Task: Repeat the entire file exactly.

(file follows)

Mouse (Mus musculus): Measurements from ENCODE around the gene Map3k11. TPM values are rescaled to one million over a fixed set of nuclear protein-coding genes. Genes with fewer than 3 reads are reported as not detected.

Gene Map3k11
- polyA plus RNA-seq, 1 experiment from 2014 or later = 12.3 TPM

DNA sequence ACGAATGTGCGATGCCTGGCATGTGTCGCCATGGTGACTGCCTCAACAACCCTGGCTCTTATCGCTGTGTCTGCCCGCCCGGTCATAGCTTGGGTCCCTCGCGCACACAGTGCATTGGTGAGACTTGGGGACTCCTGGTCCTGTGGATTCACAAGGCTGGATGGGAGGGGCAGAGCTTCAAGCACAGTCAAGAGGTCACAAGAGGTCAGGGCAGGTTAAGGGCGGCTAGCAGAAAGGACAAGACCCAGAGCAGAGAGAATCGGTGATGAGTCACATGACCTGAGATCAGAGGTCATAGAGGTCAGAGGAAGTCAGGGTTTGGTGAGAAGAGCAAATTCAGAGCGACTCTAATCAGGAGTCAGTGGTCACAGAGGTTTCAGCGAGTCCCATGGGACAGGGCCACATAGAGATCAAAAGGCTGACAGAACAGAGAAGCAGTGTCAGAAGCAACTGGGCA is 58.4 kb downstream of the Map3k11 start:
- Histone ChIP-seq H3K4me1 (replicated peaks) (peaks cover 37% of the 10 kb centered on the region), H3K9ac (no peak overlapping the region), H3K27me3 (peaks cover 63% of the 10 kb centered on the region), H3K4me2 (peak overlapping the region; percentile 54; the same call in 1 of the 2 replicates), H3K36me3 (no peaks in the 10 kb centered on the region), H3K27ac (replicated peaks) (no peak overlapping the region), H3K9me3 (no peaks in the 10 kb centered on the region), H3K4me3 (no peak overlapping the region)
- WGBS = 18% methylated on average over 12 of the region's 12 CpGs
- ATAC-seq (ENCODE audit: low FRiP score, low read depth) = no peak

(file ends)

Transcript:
Mouse (Mus musculus): Measurements from ENCODE around the gene Map3k11. TPM values are rescaled to one million over a fixed set of nuclear protein-coding genes. Genes with fewer than 3 reads are reported as not detected.

Gene Map3k11
- polyA plus RNA-seq, 1 experiment from 2014 or later = 12.3 TPM

DNA sequence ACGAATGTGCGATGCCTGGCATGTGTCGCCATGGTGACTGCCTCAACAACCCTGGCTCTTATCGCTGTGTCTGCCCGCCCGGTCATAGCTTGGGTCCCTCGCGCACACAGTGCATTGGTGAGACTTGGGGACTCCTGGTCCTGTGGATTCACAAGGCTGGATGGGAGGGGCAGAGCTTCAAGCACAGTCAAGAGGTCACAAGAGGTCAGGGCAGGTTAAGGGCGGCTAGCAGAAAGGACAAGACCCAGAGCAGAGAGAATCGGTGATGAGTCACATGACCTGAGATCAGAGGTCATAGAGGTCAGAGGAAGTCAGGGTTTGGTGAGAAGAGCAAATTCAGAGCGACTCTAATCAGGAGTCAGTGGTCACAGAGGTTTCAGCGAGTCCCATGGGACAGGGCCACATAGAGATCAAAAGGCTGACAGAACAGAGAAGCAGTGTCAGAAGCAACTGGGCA is 58.4 kb downstream of the Map3k11 start:
- Histone ChIP-seq H3K4me1 (replicated peaks) (peaks cover 37% of the 10 kb centered on the region), H3K9ac (no peak overlapping the region), H3K27me3 (peaks cover 63% of the 10 kb centered on the region), H3K4me2 (peak overlapping the region; percentile 54; the same call in 1 of the 2 replicates), H3K36me3 (no peaks in the 10 kb centered on the region), H3K27ac (replicated peaks) (no peak overlapping the region), H3K9me3 (no peaks in the 10 kb centered on the region), H3K4me3 (no peak overlapping the region)
- WGBS = 18% methylated on average over 12 of the region's 12 CpGs
- ATAC-seq (ENCODE audit: low FRiP score, low read depth) = no peak